• As a stipended PhD student, the student may also be asked to assist with teaching duties at some stage during the scholarship duration.
• The student would be expected to publish his or her research findings in relevant conferences and journals. Where appropriate, this will include co-publication with supervisors.
• The student will have the opportunity to take relevant modules designed for graduate training at the university.
• The student will be an active PhD member of the Centre for Translation and Textual Studies at DCU.

Qualifications, Skills and Qualities Required

• Ideally a completed Master's qualification in Translation Studies, with a minimum of a 2.1 award or higher. A Master's in Human-Computer Interaction would also be considered.
• Excellent English skills, academic writing skills and research skills.
• One or more additional languages (especially French, German and/or Japanese, but other languages will be considered).
• Good knowledge of linguistics.
• Some knowledge of statistics is desirable.
• Good IT skills are essential.
• Experience in a translation production environment is a bonus.
• The candidate must be comfortable having one foot in an industrial environment and one foot equally in an academic environment. S/he will be required to spend a signficant amount of time at Symantec’s Dublin office on a weekly basis.
• The candidate must be able to juggle short-term, industry-set deliverables with longer-term academic milestones.
• The candidate should be comfortable taking feedback from multiple channels and working within a team environment.

How to Apply

• The strict deadline for receipt of applications is Thursday, 28th July.
• Only electronic applications will be accepted. Applications should be sent to the following e-mail address: DCUSYM at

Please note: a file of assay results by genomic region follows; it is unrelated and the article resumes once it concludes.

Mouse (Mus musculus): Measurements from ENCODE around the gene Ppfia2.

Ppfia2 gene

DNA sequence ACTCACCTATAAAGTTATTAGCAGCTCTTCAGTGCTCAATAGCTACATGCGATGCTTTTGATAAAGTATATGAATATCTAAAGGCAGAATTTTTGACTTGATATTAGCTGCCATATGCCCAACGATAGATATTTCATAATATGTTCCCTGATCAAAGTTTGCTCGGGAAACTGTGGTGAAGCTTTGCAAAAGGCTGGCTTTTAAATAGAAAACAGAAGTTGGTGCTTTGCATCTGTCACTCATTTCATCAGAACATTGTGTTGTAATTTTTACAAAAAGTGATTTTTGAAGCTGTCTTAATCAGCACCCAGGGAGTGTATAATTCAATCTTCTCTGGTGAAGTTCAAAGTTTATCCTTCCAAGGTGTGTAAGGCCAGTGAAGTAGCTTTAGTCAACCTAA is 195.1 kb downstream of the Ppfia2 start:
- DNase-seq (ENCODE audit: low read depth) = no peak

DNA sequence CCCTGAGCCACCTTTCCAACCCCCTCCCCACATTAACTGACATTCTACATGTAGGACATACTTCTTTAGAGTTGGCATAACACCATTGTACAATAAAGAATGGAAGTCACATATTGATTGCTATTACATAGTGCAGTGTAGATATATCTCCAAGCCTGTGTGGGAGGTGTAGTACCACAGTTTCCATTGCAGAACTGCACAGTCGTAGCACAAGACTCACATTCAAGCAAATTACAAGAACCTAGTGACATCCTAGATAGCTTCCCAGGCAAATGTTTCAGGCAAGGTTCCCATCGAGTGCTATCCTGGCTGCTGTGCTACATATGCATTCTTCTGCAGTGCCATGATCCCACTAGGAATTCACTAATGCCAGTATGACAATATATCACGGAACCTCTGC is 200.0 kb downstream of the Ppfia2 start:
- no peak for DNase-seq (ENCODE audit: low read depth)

• The following should be compressed (zipped) into one file and attached to the application e-mail:

o A CV (about 3 pages)
o A current photograph
o A cover letter stating why you are interested and how your qualifications etc. match the requirements set out above. This should also contain the contact details of one academic who has agreed to be a referee for you.
o In addition to naming one academic referee in your cover letter, please ask a second academic referee to write a one-page letter of recommendation. The referee (not the applicant) should submit this to the e-mail address specified above, with the subject line: Academic Reference for [YOUR NAME], also by the deadline specified above. This referee must be different from the person named in your cover letter.

Following Application

Suitable candidates will be short-listed during August. We will endeavour to set up interviews (face-to-face or online) at the end of August/early September. Shortlisted candidates will be asked to supply electronic copies of university awards and marks at that point. We hope to make an offer by the end of September. Candidates must be available to start in early October.